Meetings & Conferences Science Online

Real-time statistics in science (Science Online London 2009)

Victor Henning, Richard Grant, Virginia Barbour

Academic prestige, setting research trends, getting jobs and tenure, grant funding – they are largely based on publishing in high-Impact Factor journals and getting citations. Not only are these measures flawed and widely critized: “You could write the entire history of science in the last 50 years in terms of papers rejected by Science or Nature”, said Nobel laureate Paul Lauterbur. Citation measures are also subject to a considerable time-lag. If you write a paper today, it takes a year to get it published, and another year passes by until citations of it appear. What if there were alternative measures of scientific impact? What if these measures were available in real-time, letting you track the trends in your discipline as they develop? That’s what we’ll discuss in this session.

Richard Grant:

Employers like metrics to discover if they’re spending money in the right places. Researchers want to see that what they’re doing is relevant. This is why we want metrics. But what can metrics do, and what can’t they do? Impact factors: doesn’t actually tell you how good research is in a given journal. He is involved in the qualitative assessment of articles. More like a FriendFeed method of assessment. Corporate bit: http:/ The crucial thing they want to have is quality. What they do at f1000 is pretty slow, by necessity. There is also, though, a tying-in with the community.

Virginia Barbour:

She’d like to reclaim the word “impact” from “impact factor”. How do you assess quality: usage, media coverage, blog coverage, expert ratings, discussion thread activity, who is reading it, who is citing it, where the research was done, effect on public policy? No single one is one you should rely on. Traditional measures are often not the most important. Many feel that the way papers are being evaluated is actually detrimental to the research process. Most users of journal sites are not coming via the home page – they’re coming via Google and other methods: people just don’t start at the first page of a journal and read through.

NEJM is changing the way their front pages look and the Journal of Vision is changing the way the metrics are displayed. At PLoS, in Phase 1 they want to have data that isn’t owned by someone else – that we can actually use and verify. In Phase 2, they also want to have the number of downloads of the article. This data will be broken down by the type of views. They also want to make the metrics more sophisticated, with more sources for each data type, more sophisticated web usage data, provide tools for analysis, and more.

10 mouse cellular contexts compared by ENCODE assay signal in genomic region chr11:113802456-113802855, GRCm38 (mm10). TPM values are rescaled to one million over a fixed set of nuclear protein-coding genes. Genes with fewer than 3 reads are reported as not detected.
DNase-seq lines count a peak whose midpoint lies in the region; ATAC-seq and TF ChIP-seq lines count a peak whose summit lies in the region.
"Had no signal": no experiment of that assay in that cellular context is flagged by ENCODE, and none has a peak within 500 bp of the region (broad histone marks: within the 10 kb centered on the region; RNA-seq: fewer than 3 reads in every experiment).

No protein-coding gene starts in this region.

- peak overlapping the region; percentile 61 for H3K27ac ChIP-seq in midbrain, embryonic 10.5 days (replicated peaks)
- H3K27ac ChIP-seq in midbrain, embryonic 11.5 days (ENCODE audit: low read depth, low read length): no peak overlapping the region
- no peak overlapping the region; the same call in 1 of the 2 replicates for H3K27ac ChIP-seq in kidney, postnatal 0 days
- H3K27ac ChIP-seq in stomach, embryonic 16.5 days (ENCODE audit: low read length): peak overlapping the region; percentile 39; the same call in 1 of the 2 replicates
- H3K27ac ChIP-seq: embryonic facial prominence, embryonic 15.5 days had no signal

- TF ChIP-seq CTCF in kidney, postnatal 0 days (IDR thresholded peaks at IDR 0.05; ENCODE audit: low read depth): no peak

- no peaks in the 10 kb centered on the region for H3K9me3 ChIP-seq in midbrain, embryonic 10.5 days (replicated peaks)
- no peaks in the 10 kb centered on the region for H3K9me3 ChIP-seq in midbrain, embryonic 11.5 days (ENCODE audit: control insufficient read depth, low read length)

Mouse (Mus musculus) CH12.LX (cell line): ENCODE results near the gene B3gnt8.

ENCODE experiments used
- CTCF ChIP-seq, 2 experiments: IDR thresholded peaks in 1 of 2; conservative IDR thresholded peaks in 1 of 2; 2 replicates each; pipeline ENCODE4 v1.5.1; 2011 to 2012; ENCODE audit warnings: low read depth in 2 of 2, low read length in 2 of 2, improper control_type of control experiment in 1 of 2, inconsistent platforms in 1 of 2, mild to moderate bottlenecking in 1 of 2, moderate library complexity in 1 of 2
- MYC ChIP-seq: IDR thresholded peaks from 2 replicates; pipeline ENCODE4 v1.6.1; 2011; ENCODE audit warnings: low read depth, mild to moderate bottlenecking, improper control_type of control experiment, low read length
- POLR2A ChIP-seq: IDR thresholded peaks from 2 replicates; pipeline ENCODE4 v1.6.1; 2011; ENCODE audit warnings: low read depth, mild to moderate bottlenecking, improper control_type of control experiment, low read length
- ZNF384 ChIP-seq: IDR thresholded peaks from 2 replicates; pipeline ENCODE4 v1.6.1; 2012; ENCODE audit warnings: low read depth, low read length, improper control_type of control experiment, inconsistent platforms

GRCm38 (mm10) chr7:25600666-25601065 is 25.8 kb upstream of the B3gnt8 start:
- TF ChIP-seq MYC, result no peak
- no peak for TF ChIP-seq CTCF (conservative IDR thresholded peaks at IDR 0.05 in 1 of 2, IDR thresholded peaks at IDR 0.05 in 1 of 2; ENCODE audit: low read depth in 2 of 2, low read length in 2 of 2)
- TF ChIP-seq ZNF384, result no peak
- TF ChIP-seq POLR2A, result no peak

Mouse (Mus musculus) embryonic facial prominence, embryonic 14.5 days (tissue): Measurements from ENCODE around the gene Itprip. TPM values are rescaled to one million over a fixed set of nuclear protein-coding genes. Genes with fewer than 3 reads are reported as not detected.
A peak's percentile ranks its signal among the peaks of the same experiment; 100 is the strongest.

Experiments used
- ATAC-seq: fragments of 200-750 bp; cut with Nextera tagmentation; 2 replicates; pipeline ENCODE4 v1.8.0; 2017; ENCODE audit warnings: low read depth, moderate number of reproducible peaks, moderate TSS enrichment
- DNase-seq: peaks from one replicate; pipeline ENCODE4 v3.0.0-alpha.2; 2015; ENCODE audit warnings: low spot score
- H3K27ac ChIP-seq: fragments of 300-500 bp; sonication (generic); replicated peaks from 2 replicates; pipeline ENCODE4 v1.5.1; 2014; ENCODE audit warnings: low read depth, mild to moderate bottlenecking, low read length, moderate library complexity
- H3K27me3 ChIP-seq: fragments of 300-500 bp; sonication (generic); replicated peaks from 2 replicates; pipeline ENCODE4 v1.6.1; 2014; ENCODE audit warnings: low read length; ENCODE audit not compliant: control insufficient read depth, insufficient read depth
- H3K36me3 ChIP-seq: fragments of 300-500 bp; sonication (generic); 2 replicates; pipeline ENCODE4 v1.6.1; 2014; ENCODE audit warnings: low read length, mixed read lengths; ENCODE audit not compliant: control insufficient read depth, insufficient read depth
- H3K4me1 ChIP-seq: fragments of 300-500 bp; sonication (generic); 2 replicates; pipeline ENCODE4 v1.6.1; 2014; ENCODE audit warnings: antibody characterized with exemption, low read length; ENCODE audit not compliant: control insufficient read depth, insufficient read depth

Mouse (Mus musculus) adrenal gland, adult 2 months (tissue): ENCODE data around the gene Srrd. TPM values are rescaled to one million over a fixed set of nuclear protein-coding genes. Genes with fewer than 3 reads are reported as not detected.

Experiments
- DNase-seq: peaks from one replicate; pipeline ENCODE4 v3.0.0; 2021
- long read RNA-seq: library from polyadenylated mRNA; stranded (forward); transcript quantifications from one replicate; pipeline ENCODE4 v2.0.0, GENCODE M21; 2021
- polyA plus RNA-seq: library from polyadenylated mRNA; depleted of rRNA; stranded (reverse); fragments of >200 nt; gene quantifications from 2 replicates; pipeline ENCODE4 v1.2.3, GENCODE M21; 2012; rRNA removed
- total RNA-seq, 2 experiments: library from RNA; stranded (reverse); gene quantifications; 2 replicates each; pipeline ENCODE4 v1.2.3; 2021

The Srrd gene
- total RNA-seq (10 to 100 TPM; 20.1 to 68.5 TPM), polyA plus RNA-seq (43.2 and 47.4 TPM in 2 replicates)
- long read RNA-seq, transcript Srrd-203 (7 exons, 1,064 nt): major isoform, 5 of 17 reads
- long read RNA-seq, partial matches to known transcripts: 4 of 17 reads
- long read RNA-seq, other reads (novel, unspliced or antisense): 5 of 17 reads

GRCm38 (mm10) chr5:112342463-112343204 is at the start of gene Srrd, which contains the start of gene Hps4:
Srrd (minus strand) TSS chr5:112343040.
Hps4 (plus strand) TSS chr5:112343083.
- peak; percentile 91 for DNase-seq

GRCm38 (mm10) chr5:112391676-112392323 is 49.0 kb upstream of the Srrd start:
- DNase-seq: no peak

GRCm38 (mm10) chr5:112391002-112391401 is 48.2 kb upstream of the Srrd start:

Victor Henning:

Used as an analogy for article metrics, and as an introduction to Mendeley. In this way, you can track article pervasiveness in reference manager libraries, track article reading time in PDF viewers, and track user tags and ratings. One key difference with Mendeley and is privacy: they believe that some scientists don’t want others to know what literature they find interesting.

They have synchronization with citeulike, and will shortly have synchronization with Zotero. The goal of all this is to aggregate statistics for their users. All of the information is available by academic discipline, geographic region, and more. Once we’re at the point where there are true article metrics, this can be the basis for individualized recommendations.


Question: It seems we’re replacing a single impact factor with a large number of new ones. How do you forsee people managing and understanding all of those metrics? RG: we’re not in the business of replacing the impact factor – just providing more information to the researcher.

VB: I can imagine that people will be able to go to grant funding agencies and tell them how much coverage in all sorts of media your paper received.

Question (Phil Lord): I worry about reading times as a measure of quality. In music the listeners and musicians are largely disjoint. In science this is definitely not true. Many of the metrics mentioned are very much open to fiddling and self-citation. What do you say about this? VH: We’re not advocating replacing the impact factor. However, it is always better to have more data, more metrics.

Question: I print out my articles. How will that affect things?

Missed most of the rest of the discussion because of a phone that wouldn’t stop ringing – see the Twitter hashtag #solo09 for all the gory details.

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Please note that this post is merely my notes on the presentation. They are not guaranteed to be correct, and unless explicitly stated are not my opinions. They do not reflect the opinions of my employers. Any errors you can happily assume to be mine and no-one else’s. I’m happy to correct any errors you may spot – just let me know!